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Sonoma Chicken looks to cook good food, fast

Sonoma Chicken looks to cook good food, fast

Good food fast is an elusive goal. Sonoma Chicken, a four-unit chain based in San Jose, Calif., claims to ace it with fast-casual service and a kitchen built for rapid scratch cooking of casual-dining-caliber fare. The fledgling chain aspires to grow by appealing to quality-minded dining patrons who don’t have time to waste.

Sonoma Chicken resembles other fast-casual restaurants in the way that patrons order and pay for their meal at a service counter and tote their own trays. But that's where the similarity ends. The dishes they bring to the table, like Lime Grilled Chicken in roasted chile and cilantro sauce, $9.99, and Grilled Mahi Mahi with pineapple pico de gallo, $11.99, are made with fresh, high-quality ingredients and more ambitious recipes than typical fast-casual fare.

Speed of service also is a major selling point.

"We absolutely can feed someone within 10 to 12 to 13 minutes from the time they walk in," said chief operating officer Mark Carter. In contrast, lunch in a casual-dining restaurant can take 45 minutes and dinner an hour, according to the 25-year casual-segment veteran.

Fast-casual service puts the guest in control of the meal, Carter also observed. For example, there's no waiting for the check after eating because it's paid up front. "That's what really sets us apart from casual-dining restaurants," he said. "The food and pricing are very similar."

Founded in 2002, the chain is preparing a franchising push beyond its California borders. It hopes to open three or four new stores in the next several months, including one in Parsippany, N.J. Ready to roll out is a brand-new, 5,000 square-foot, 150-seat prototype which Carter said is capable of producing $3 million in annual sales. Looking ahead, 21 franchised stores are already projected, including multiple units in New Jersey and New York.

The Sonoma Chicken cooking battery would be at home in a high-volume, full-service restaurant, according to Carter. Producing Roost-tisserie Chicken, priced $9.99 for half and $7.99 for a quarter, is the job of a multi-spit gas rotisserie oven. It allows chickens to be loaded and removed continually to yield a flexible supply of fresh, hot birds. It cooks as many as 64 chickens per hour, which helps drive the best-selling item on the menu. It represents 10 percent of the menu mix.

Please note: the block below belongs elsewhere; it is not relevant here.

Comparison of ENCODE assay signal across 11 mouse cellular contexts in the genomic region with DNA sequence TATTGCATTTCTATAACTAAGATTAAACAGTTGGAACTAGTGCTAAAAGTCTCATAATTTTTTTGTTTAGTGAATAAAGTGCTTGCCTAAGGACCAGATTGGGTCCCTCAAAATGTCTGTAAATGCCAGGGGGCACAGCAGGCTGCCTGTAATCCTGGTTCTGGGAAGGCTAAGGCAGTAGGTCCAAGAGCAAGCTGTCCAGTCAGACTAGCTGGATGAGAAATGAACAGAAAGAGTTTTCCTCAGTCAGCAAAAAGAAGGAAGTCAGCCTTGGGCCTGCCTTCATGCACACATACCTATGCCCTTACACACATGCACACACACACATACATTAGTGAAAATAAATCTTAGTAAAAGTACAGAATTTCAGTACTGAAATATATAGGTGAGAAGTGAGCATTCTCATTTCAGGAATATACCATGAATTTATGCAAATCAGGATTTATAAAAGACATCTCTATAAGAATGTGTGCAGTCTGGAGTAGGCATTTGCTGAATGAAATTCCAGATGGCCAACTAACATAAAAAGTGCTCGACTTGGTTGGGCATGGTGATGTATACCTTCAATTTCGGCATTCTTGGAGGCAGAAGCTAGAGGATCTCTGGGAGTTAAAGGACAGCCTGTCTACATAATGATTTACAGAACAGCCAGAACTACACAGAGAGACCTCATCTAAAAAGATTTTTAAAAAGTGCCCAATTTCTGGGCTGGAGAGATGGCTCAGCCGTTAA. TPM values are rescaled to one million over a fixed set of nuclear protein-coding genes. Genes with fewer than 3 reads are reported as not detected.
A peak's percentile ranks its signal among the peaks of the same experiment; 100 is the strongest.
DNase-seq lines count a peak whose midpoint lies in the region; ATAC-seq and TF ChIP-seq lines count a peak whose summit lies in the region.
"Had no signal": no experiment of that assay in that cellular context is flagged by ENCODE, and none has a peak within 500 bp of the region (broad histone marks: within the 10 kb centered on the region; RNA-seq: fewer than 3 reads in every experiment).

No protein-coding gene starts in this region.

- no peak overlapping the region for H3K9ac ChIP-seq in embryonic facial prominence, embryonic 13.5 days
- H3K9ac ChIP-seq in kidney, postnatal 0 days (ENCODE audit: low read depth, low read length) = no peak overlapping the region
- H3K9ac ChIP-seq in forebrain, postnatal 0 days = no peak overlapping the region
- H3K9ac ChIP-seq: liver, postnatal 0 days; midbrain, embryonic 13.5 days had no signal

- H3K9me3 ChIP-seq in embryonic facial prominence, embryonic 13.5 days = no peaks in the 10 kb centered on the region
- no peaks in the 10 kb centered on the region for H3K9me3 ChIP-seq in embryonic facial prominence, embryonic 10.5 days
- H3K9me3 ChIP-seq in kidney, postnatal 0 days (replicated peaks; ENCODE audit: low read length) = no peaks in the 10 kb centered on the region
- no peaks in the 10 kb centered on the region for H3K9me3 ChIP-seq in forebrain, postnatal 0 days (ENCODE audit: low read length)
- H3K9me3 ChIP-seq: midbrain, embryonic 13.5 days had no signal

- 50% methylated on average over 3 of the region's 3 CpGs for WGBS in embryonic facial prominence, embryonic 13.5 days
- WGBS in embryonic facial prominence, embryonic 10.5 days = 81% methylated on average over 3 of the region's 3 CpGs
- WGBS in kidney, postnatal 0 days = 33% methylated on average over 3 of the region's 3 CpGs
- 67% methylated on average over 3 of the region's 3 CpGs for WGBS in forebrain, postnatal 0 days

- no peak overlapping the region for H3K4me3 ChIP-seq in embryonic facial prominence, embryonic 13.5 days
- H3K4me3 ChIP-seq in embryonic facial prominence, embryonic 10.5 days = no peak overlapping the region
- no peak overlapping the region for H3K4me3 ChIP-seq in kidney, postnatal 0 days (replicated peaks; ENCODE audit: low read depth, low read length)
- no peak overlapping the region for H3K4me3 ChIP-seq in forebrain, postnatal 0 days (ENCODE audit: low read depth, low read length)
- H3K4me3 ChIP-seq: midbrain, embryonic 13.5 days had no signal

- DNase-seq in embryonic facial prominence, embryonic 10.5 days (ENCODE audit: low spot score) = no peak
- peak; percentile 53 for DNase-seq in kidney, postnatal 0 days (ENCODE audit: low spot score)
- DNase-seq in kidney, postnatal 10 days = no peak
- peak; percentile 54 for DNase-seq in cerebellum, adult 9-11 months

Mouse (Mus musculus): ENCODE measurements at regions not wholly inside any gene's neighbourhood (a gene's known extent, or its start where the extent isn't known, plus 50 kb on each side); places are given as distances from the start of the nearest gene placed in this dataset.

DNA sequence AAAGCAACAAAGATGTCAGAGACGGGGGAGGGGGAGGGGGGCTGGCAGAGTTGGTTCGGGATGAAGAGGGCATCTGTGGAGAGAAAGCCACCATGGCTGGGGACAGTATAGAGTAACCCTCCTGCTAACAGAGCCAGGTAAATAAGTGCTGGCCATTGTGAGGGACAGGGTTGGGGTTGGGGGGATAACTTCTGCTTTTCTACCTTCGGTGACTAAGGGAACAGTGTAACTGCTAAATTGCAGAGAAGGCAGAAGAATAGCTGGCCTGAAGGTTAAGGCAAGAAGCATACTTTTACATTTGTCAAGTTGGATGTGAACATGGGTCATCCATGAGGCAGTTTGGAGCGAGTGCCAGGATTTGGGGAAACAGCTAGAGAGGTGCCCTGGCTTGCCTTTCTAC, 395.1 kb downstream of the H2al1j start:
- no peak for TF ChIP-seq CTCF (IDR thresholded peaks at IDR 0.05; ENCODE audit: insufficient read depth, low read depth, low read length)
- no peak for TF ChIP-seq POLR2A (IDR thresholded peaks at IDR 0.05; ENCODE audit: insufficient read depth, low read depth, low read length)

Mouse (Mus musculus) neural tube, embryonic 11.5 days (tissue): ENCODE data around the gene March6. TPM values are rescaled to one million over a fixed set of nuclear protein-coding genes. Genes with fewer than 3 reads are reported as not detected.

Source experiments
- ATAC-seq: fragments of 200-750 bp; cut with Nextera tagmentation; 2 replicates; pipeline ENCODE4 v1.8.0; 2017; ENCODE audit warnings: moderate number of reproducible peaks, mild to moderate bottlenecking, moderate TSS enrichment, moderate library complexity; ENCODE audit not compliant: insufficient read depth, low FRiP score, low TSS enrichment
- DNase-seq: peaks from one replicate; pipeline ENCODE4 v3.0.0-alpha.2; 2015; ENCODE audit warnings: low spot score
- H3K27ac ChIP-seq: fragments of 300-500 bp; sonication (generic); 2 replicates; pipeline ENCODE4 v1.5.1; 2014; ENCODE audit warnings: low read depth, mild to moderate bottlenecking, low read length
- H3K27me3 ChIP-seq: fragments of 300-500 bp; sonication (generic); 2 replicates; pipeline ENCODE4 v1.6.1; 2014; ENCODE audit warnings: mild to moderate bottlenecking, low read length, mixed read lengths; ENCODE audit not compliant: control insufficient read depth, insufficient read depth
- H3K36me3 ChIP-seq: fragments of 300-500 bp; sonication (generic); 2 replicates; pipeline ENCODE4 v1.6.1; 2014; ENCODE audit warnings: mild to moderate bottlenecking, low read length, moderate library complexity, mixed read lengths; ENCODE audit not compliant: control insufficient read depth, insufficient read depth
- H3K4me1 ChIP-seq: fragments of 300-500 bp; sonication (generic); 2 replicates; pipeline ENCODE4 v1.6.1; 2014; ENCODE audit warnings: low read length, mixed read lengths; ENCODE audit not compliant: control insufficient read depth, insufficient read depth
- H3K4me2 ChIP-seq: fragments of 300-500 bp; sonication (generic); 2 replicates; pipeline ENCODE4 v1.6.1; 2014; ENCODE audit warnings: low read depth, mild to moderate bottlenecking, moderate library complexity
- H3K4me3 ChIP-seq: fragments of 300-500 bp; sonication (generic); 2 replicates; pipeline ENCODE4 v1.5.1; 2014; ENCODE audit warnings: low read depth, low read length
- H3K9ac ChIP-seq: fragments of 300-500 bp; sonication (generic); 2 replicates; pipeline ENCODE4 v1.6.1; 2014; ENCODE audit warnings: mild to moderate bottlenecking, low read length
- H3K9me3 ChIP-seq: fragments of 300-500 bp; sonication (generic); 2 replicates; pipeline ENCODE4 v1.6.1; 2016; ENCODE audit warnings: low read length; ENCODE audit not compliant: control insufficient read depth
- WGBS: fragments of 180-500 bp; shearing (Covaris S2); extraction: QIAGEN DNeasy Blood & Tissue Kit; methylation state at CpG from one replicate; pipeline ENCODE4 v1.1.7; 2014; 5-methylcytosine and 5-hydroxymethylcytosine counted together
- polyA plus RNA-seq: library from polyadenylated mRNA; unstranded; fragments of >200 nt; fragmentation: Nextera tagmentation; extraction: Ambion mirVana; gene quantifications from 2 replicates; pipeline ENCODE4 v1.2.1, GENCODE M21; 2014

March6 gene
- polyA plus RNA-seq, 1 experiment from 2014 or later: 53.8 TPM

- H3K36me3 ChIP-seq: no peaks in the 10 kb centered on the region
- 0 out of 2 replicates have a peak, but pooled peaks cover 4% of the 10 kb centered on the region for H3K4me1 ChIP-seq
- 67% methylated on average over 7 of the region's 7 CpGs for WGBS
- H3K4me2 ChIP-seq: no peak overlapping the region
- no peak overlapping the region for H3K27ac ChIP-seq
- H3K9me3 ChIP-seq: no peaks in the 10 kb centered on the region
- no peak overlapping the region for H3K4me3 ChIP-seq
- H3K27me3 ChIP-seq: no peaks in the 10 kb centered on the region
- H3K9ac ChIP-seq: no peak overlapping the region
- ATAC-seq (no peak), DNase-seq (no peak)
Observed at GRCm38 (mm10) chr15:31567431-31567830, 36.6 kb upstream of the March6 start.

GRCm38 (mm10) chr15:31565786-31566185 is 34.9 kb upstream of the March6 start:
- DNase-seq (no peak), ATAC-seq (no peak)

In addition, a number of dishes touch the grill, fryer and saute stations. Skillet Chicken Carbonara, which accounts for 5 percent of the menu mix, has deep-fried chicken breasts sautŽed in garlic cream sauce with bacon served over rice. The sauteing is done on an eight-burner range that also turns out the likes of Chicken Coop Marsala and Seafood Pasta.

Grilled items are popular too, like Grilled Salmon Risotto, Top Sirloin Steak, and wine-marinated Grilled Artichoke. They are prepared on a 36-inch gas grill perched atop achef base.

Poised for an important role in the new prototype is a dual-deck conveyor oven. One deck will be set to bake 10-inch pizzas in five minutes, Carter said, the other to prepare hot sandwiches in two and a half minutes.

Handling the frying output, mainly Crispy Calamari and the seasoned fries that accompany several entrees, is a double-well fryer with a built-in filtering unit that helps maintain oil quality.

Given the amount of fresh food it handles, the kitchen requires plenty of refrigeration. Thus there are refrigerated drawers in the chef bases under cooking equipment. The appetizer and sandwich stations have refrigerated make tables. Meats and prepped items are kept in separate walk-in coolers.

Franchisees like that Sonoma Chicken's server-free dining rooms spare them front-of-house staffing headaches, Carter said. "Food servers are so hard to train and manage, not necessarily because of the people, but because companies expect them to do so much," he said. "But we've done away with that."

The cost saved in the front is invested in kitchen labor and equipment, important for a concept that Carter called "prep heavy," meaning that it requires special processes and lots of set up to maintain its speed and quality.

"A number of items are precooked slightly to ensure that we can get them out quickly," Carter said. "The average guest would never know that. They just know they're going to get their food in five or seven or nine minutes and it will be great."

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